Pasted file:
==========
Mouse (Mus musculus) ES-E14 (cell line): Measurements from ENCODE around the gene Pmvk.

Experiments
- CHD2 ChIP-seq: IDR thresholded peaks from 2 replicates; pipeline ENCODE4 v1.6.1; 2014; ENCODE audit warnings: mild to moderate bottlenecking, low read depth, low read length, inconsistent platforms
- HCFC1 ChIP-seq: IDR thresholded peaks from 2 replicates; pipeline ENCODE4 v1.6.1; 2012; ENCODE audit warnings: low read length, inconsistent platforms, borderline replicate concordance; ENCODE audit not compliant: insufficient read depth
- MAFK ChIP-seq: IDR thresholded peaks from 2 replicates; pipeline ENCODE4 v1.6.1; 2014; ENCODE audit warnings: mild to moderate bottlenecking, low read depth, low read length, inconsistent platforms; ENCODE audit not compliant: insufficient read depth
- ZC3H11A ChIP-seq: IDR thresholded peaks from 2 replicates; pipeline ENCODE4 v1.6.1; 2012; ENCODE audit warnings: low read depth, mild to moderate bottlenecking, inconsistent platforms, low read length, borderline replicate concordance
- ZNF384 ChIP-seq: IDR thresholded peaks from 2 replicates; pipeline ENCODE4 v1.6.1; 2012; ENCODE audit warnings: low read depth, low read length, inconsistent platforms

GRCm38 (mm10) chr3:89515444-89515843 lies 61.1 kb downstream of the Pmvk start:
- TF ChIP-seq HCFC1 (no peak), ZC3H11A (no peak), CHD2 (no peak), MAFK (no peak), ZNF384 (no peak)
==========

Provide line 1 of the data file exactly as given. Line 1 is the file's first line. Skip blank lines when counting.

Mouse (Mus musculus) ES-E14 (cell line): Measurements from ENCODE around the gene Pmvk.